Voice-over Internet Protocol (VoIP) has not always been as simple or accessible a process as we know today. The transition from legacy phone systems to the telecommunications platforms of today is a technological journey paved with digital deaths and forgotten fixes since its inception in 1995.
How does it do its thing?
VoIP is the means by which voice signals transfer between IP addresses, meaning audio signals have to be sampled, broken down into small ‘packets’ of data small enough in order to travel one by one from A to B. For general users of audio technology out there, this might sound ‘cool’, but all you audio buffs are no doubt cringing at the thought of all that compression and the inevitable packet loss determined to ruin the quality of the sound produced at the end of transmission.
To help matters of understanding, let us turn our attention to the music industry, and specifically that of the recording process. The digital era brought forth new ways of working that saw music production time frames greatly reduced, along with the cost to do so. But the old-school purely analogue management of audio production added an ‘analogue warmth’ to recordings that created a smoother brightness and roundness of sound that cannot be found in digital recordings today. The initial digital recordings from the 1990s were met with scepticism by those that knew better, and for a time, the success of digital as a replacement to the ‘art of analogue’ was greatly questioned.
Although we now know this was not the case, many saw the rise of digital production as the beginning of the demise of the industry itself. As access to music became limitless, so too did the focus on the recording process itself. If distributing audio signal in a digital world would degrade its quality at every step of the cycle, then the recording process would need to capture the highest quality recording possible.
The Boardroom Nightmare
And this problem of the music industry has also haunted audio developments in the workplace. Audio capturing is tricky, no doubt about it, but never more so in the boardroom. The hard reflective surfaces loved by architects only seek to make the room sound like the Albert Hall, as reverberation dominates the discussion. Microphone placement is often compromised, table positions get in the way of documents, and open laptops impede the ability of microphones to pick up the voice at all.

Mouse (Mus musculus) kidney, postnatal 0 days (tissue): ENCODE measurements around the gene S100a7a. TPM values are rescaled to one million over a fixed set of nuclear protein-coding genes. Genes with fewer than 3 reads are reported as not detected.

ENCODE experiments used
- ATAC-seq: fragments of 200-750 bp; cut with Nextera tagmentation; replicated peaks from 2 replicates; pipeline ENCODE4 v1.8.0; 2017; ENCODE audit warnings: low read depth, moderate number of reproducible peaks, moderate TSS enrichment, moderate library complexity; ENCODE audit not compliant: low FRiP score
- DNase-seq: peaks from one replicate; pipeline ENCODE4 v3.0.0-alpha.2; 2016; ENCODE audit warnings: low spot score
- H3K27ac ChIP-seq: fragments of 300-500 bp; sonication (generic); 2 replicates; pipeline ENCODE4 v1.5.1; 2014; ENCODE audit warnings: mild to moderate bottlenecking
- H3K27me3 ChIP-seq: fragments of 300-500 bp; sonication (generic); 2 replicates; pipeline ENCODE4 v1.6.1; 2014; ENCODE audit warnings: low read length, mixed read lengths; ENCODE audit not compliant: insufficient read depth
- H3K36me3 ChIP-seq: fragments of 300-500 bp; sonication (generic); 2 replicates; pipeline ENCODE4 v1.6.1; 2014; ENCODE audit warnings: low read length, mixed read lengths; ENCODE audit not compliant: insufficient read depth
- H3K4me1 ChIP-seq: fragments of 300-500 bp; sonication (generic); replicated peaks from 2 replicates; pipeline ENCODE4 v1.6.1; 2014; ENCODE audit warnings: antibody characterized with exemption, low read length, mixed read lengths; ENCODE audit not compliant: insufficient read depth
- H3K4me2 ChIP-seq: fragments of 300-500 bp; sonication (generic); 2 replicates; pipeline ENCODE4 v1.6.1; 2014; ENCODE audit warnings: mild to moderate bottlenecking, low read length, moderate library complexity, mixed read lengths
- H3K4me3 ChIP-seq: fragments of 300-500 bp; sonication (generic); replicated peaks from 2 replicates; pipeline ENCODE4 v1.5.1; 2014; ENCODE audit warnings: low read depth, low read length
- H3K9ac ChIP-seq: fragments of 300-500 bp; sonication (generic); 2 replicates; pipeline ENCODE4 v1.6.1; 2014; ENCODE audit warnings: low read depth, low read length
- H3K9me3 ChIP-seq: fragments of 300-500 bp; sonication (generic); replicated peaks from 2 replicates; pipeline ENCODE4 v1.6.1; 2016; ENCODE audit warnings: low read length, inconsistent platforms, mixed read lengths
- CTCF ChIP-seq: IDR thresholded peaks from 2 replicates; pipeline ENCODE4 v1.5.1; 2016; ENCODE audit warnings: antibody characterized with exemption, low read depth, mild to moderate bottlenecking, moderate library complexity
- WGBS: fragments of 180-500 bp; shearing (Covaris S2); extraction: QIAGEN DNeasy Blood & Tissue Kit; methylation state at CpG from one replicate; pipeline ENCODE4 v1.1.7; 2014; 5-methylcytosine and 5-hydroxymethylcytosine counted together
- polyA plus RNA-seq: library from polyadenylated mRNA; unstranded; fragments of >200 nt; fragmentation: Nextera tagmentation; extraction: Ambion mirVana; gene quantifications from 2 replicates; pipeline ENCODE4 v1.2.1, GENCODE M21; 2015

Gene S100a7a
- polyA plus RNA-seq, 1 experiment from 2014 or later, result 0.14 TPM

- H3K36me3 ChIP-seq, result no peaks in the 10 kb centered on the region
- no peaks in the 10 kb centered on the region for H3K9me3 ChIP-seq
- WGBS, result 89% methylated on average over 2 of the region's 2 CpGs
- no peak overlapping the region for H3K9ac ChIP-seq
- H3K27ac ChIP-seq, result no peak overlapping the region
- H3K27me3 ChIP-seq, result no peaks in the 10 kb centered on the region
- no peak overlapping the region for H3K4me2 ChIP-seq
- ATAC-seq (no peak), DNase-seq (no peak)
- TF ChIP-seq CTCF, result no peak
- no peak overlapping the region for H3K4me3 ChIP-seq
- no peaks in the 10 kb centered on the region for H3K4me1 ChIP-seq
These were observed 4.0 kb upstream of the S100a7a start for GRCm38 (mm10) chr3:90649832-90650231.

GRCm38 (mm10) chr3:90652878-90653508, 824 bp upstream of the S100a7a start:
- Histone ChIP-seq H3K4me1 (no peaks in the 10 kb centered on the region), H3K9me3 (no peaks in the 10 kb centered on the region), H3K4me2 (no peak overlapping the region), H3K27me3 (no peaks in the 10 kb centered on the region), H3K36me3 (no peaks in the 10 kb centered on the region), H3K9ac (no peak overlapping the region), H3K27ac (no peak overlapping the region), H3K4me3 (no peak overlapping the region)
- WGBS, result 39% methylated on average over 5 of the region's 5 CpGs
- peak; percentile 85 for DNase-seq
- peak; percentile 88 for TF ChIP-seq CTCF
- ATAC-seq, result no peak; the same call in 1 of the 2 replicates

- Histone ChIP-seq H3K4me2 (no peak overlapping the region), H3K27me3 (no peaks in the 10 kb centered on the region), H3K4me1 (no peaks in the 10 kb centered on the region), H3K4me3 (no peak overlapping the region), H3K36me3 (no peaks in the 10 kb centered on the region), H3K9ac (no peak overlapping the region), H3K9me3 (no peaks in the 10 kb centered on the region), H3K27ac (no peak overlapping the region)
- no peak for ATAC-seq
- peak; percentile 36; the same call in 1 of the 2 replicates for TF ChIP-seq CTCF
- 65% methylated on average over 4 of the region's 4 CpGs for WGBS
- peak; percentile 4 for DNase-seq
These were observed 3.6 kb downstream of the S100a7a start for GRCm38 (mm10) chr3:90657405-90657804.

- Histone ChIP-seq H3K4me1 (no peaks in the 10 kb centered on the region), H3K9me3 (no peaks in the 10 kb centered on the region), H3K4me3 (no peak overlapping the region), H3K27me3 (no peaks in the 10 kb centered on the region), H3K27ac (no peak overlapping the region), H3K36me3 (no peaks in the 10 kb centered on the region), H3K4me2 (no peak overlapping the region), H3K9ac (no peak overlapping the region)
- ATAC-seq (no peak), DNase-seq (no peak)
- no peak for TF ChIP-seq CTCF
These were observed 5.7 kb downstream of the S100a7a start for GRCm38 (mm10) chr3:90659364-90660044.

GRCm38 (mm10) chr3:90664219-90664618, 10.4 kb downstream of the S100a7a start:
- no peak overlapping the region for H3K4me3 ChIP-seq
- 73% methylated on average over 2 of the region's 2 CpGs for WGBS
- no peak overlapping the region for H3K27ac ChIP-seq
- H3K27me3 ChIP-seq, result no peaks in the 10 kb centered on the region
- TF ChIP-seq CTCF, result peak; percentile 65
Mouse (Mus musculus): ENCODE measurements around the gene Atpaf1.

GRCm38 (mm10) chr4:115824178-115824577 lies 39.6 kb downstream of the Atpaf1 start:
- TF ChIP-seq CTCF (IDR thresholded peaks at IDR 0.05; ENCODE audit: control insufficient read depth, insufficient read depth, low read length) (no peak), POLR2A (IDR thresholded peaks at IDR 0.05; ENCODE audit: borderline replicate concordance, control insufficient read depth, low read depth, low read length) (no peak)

Yet trailblazing advancements in solutions have been made, such as Shure’s beam forming technology which seeks to change all the problems of old generation technology. It presents the world of virtually unseen, flush-mounted ceiling microphones with many capsules through which an engineer can fine tune a room like never before. The ability to now shape the pick up pattern of a microphone solution based on the acoustics of a room provides the best possible means of tailoring and maximising the efficacy of voice capture.
The Workstation of your Dreams
With VoIP now occurring within collaboration platforms such as Microsoft Teams and Zoom, voice capturing options are also more diverse than ever. The handset is all but dead, with the latest generation of headset alternatives being without equal in the pursuit of perfect audio collection as well as providing functions beyond simply transmitting and receiving audio.
In particular, we’ve seen Plantronics leading this world with its complete enterprise solution stack including wired and wireless headsets that can pair to both laptop and smart phones at the same time. This allows you to manage the calls on each device when they arrive. Talking to your partner on your mobile, and the boss is trying to reach you on Webex Teams? No problem, Plantronics negotiates this automatically to reject the Webex Teams call. Furthermore, their product range caters for pretty much every worker in your organisation from Executive and mobile music loving worker to the office bound and call centres. They even have a headset designed specifically for the trucker!
That said, as headsets have become smarter, so too have their firmware. But having various headsets on various firmware platforms is a recipe for disaster. Technology solutions have also recognised this issue, such as with the Plantronics Manager Pro which puts the responsibility of end user headset management back into the hands of the IT team who can manage analytics and firmware states via the cloud.
Quality and quantity, hand in hand
While the existence of VoIP is generally accepted, unfolding within the world of voice transmission over the past 10 years has been the shift towards increasingly focussing on finding the best possible means of capturing the human voice to best ensure its quality at the other end. And with major advancements in audio transmission over the past 5 years, the corporate Boardroom and the office Workstation can look forward to streamlined device and firmware that makes virtual communications as alternatives to restrictive face-to-face meetings in the workplace more accessible than ever.